I would consider the holiness or lack thereof of cyanobacteria in the larger context of the holiness or lack thereof of nature in general. I wrote a post on another blog about that once. Put simply, I’ve always had a strong sense that nature was from God, but the picture of nature developed via science over the past five hundred years or so shows it to be amoral—that is, in effect, evil.

In that scheme, cyanobacteria are no more or less good or evil or amoral than any other organism. They simply are, just like any other organism. Though they had a special and interesting role in natural history, there is nothing to distinguish them from their fellow organisms.

Therefore, if there is God, cyanobacteria are as much from God as anything else. Like all other organisms, they are fallen—they are not entirely as God intended. God’s will is that the lion will lie down with the lamb. What that means in terms of cyanobacteria is unclear. Perhaps it means that, after Judgment Day, when the universe is restored, they will cease to emit toxins fatal to many other animals. We can’t know.

So to give you a firm answer, unknown searcher: Yes, cyanobacteria are from God. All the plankton and protists are from God. All creatures and all things are from God. Not to remain as they are. Not to remain fallen. But all to be redeemed, to be remade as they were made, to go back to God. And all shall be well, and all shall be well, and all manner of things shall be well.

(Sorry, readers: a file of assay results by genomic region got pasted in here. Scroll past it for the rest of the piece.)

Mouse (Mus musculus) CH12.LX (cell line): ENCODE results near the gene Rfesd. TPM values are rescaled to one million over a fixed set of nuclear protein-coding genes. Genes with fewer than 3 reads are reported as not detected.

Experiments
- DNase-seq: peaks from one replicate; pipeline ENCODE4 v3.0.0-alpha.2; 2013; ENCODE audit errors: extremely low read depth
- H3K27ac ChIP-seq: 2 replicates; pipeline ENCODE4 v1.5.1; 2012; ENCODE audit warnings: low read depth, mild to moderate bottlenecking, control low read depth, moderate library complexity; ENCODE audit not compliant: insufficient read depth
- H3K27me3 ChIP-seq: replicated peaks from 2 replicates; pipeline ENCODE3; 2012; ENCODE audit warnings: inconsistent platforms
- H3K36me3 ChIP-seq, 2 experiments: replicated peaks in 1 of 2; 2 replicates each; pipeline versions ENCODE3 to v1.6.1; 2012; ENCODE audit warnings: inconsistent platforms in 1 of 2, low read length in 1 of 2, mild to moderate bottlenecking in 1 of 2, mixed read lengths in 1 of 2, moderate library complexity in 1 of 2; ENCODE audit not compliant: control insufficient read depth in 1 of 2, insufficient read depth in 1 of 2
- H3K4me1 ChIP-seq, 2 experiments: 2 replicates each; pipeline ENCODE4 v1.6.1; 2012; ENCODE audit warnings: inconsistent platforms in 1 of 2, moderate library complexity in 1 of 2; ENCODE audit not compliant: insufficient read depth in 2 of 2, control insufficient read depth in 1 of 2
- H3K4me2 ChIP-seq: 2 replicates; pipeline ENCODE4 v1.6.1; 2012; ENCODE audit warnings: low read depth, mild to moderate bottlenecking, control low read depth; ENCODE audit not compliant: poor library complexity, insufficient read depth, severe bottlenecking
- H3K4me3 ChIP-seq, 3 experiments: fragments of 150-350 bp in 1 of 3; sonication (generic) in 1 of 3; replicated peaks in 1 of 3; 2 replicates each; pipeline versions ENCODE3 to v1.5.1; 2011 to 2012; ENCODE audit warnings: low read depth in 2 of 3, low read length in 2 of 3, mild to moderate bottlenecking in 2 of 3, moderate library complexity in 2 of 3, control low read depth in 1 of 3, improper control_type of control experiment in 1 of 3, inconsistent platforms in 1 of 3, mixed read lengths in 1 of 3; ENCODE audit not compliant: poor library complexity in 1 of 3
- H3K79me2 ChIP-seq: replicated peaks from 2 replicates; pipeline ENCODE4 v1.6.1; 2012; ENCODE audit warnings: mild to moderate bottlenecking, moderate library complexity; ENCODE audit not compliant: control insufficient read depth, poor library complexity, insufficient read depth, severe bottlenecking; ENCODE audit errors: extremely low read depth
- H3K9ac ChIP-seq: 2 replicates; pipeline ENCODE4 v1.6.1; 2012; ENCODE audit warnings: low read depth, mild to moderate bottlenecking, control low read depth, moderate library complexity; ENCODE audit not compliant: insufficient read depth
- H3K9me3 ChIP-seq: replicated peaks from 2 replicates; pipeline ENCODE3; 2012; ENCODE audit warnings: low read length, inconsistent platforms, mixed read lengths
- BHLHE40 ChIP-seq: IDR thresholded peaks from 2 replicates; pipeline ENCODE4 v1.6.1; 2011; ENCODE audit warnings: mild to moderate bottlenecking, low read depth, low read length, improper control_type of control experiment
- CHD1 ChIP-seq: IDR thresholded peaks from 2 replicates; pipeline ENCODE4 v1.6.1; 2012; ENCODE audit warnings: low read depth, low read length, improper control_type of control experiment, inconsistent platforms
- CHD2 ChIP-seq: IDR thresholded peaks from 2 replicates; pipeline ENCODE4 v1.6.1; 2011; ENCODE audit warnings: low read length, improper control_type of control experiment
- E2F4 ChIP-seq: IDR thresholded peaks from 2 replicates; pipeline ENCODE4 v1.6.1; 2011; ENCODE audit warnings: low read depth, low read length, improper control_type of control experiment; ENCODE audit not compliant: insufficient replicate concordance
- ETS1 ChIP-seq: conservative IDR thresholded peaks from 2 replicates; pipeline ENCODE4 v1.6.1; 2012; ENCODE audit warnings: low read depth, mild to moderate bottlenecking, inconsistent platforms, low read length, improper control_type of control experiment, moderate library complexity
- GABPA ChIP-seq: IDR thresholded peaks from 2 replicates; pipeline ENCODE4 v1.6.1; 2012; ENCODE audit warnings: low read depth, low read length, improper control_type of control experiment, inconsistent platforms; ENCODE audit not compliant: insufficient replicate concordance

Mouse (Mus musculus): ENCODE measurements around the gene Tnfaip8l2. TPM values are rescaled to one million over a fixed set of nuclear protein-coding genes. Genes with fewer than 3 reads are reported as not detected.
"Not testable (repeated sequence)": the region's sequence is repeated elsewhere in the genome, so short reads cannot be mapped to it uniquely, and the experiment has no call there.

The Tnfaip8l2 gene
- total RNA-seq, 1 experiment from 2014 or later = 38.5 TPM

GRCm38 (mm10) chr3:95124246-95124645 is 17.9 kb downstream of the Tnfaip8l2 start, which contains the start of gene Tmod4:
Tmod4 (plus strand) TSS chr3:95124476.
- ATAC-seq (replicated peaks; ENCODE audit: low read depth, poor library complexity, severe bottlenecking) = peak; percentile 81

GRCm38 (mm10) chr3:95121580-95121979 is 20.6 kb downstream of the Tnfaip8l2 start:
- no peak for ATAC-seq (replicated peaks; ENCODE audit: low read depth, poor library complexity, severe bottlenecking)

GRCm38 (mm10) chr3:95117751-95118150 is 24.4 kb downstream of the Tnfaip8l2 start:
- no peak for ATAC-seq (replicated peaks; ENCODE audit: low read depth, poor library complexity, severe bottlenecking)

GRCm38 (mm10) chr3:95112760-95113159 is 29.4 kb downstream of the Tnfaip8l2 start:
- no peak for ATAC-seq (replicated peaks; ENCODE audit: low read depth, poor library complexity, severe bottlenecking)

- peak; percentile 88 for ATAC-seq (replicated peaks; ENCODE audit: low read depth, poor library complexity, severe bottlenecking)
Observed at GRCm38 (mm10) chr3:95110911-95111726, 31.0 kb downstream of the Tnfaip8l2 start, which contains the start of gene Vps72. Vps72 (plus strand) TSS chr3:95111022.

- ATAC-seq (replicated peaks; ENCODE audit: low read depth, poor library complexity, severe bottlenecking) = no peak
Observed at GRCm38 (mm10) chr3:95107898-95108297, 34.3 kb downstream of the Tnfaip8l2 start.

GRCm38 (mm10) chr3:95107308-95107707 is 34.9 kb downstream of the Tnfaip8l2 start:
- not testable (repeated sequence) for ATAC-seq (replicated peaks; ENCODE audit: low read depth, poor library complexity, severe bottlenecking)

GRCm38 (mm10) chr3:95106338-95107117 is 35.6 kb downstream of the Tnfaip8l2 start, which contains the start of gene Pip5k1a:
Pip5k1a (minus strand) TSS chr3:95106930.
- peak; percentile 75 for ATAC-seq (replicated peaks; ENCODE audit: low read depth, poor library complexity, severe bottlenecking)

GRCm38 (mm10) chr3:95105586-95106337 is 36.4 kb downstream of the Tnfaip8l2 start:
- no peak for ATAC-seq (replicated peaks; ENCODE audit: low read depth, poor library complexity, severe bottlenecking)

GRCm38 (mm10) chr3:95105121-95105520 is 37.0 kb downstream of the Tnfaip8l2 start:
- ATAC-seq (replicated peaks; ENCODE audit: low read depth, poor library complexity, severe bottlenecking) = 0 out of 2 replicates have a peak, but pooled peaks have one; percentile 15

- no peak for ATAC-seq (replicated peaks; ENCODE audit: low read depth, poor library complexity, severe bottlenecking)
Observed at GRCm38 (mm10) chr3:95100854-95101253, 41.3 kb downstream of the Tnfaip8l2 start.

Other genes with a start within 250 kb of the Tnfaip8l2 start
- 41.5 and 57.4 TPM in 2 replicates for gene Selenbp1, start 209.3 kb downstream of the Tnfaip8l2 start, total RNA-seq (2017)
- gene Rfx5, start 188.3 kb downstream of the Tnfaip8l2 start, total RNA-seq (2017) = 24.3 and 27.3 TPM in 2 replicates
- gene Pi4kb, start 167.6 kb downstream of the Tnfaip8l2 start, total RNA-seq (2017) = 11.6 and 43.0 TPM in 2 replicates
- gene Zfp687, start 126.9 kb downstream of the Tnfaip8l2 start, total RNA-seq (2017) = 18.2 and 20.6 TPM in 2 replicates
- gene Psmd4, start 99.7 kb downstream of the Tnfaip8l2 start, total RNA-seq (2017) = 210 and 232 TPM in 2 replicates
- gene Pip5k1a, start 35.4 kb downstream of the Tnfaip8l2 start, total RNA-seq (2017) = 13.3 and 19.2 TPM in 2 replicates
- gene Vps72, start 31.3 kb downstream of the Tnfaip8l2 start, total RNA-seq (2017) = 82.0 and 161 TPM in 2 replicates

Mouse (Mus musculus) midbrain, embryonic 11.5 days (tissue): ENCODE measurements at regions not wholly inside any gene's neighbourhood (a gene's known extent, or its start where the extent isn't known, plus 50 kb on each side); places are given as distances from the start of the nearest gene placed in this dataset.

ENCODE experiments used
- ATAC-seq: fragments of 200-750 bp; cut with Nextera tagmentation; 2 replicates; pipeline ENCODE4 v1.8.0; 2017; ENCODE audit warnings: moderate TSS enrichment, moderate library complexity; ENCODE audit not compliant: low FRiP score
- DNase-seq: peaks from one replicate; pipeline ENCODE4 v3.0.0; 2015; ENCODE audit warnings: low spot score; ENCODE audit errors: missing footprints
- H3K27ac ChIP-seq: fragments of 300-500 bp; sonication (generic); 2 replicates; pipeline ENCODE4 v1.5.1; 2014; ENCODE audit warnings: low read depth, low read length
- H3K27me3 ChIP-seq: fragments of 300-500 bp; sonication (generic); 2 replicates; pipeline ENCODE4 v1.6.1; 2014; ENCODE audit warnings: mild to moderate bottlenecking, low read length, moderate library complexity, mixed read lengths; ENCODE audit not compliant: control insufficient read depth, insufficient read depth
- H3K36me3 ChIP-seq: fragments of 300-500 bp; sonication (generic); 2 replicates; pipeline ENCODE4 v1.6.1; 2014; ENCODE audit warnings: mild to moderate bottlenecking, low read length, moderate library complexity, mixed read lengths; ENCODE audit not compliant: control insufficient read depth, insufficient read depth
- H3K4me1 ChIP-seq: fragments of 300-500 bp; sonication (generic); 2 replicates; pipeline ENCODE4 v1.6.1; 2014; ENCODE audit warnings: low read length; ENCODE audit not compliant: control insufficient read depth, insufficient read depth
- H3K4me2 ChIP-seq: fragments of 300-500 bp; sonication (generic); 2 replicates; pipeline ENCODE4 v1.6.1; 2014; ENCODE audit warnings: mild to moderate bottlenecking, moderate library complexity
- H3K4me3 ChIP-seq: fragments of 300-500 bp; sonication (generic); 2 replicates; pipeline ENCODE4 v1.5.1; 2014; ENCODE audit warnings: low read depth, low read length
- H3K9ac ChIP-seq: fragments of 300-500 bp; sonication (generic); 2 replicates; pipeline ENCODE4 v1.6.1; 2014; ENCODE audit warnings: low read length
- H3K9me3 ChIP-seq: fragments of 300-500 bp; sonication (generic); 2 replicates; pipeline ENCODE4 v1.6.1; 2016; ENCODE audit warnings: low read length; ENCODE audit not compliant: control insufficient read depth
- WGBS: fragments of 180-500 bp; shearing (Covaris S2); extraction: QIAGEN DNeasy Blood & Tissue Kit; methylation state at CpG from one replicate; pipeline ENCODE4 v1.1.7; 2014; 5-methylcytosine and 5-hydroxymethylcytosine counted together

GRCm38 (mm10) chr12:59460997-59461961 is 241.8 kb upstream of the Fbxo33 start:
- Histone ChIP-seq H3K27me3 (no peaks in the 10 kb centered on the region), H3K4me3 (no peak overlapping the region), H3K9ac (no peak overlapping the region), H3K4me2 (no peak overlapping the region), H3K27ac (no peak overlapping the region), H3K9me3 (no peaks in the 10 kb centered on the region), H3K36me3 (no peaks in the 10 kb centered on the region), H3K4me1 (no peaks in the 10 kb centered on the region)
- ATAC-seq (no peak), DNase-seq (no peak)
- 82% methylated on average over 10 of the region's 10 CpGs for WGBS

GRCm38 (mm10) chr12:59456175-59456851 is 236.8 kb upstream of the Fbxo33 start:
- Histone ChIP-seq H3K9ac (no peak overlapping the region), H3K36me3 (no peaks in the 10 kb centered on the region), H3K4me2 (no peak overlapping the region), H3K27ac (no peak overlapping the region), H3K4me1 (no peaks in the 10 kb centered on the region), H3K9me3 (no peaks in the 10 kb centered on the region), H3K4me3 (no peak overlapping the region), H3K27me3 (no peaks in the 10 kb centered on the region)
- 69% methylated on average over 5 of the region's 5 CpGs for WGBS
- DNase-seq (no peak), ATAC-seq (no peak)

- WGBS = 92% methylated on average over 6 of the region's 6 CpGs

Text: Genesis 32:22-32

Brothers and sisters, I’m going to begin this morning on an interactive note. I ask all of you: describe God. What is an attribute of our god?

(Answers. Folks said “Awesome” “All-knowing” “Loving” etc.)

OK, show of hands here: was anyone going to say: “Our God mugs people. Our God waits for folks in a deserted place, and when he finds them, he jumps out and starts whaling on them?”

Nobody?

Well, the scripture disagrees with you.

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The old revelations are dead. If there is a God, if It wishes to be known, It must give us a new revelation. There must be APOKALYPSIS, Unveiling of the Mystery.

Which is exactly what is happening.